I have another call for volunteers too: the much delayed clay plastering should be happening soon and will be greatly aided by extra enthusiastic hands.  No particular skills are needed, there's lots of different bits to it so I can find tasks to suit.  If you might be interested in playing with clay and straw, either late Septmber, early October, or both, please let me know (email me at johnbeebutler @ gmail . com - without the spaces).

Sunday, 28 July 2013

Strawclay - combining my two favourite materials

I'm still way behind with this blog.  I'll try and make a concerted effort to catch up in the next few weeks.  Life on and off site is as full as ever, but I have had a few days off to go to a friends wedding in Spain.  That was lovely!  As has been the fact that we've actually been having a summer.  After seemingly constant rain last year and working in a world of mud, that is particularly welcome.  I did spend the first week of sunny weather stuck in the dark, hot, sweaty loft running ventilation ducting, but I'm now back in the daylight and enjoying it.

Around the same time as the masonry stove was being built (see last blog: http://thewoodlouse.blogspot.co.uk/2013/06/lovely-cosy-heat.html) we were building the thick strawclay wall.  The hope is that this wall will provide reasonably good sound separation between Anna's studio, my office, and the corridor, so that we can both make noise (listening to music, playing music, running sewing machines, swearing at computers) without annoying each other.  I'm particularly hoping it allows me to play my small selection of musical instruments in the evening without keeping Anna awake (she tends to go to bed early, and that would often be the best time for me to play).  My mandolin, trumpet, whistles and vocal chords have been neglected and I look forward to rectifying that (some results of when they have been used are here: https://soundcloud.com/bicipital-groove).  I also hope that the thick strawbale walls, triple glaze windows and well-insulated roof will prevent anyone outside the building hearing us.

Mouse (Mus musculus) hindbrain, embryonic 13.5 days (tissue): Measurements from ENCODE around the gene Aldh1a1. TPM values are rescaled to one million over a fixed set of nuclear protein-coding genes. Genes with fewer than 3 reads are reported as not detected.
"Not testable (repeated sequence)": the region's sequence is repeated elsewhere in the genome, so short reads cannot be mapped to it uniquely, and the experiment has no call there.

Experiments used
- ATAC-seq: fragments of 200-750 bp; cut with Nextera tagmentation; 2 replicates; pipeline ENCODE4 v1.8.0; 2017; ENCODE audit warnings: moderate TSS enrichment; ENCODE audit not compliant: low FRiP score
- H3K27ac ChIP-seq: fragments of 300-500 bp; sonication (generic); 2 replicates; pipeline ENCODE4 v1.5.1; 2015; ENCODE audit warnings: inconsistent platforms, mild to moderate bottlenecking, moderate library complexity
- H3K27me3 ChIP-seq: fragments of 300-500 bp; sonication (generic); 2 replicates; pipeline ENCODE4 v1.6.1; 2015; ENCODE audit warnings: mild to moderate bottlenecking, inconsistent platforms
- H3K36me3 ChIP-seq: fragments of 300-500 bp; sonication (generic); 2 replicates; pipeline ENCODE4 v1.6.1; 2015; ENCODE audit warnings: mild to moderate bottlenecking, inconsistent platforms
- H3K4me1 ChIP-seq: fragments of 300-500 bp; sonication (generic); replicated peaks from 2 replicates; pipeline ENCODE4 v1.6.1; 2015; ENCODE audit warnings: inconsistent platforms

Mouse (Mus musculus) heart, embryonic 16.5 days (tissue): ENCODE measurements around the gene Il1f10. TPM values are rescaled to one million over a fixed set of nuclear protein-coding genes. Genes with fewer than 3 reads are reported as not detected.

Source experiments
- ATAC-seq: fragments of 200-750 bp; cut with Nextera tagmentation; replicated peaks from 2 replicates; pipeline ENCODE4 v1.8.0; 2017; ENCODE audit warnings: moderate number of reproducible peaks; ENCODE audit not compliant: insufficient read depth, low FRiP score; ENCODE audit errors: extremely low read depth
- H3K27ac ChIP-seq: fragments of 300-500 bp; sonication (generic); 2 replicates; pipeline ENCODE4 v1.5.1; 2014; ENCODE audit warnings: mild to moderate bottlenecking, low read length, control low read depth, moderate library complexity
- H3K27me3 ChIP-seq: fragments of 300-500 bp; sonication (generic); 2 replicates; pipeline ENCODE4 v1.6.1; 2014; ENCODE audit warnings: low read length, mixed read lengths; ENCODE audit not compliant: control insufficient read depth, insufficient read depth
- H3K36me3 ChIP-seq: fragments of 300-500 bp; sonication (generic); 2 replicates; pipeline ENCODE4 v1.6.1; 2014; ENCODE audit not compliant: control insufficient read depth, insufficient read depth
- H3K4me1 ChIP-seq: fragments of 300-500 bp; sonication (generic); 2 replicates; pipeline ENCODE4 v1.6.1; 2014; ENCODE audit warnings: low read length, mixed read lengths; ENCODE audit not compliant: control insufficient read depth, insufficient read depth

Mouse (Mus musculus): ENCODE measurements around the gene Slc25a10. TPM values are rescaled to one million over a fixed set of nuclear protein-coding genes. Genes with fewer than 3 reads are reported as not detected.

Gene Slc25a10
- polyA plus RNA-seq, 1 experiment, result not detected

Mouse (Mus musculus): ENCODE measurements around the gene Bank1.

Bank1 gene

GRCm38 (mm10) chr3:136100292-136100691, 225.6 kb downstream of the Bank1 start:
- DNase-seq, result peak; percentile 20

As you might expect, strawclay is a mix of straw and clay.  Clay slip is poured over a pile of loose straw, and this is mixed together with pitch-forks (I tried using the cement mixer but it wasn't much help).  When there is just enough clay in the mix to lightly coat the straw it's ready to use.  This is then pushed between boards fixed to the timber studwork of the wall, and lightly tamped down with a bit of 4x2" timber.  When the boards are full they are moved up and the process repeats.  The tricky bit is just below the ceiling, where it is impossible to fill from above.  Here the board on one side is fixed right at the top, and on the other side about 150mm below the ceiling.  Strawclay is pushed into the space as well as possible, then the board is raised and fixed at the top to compress the mix into the wall.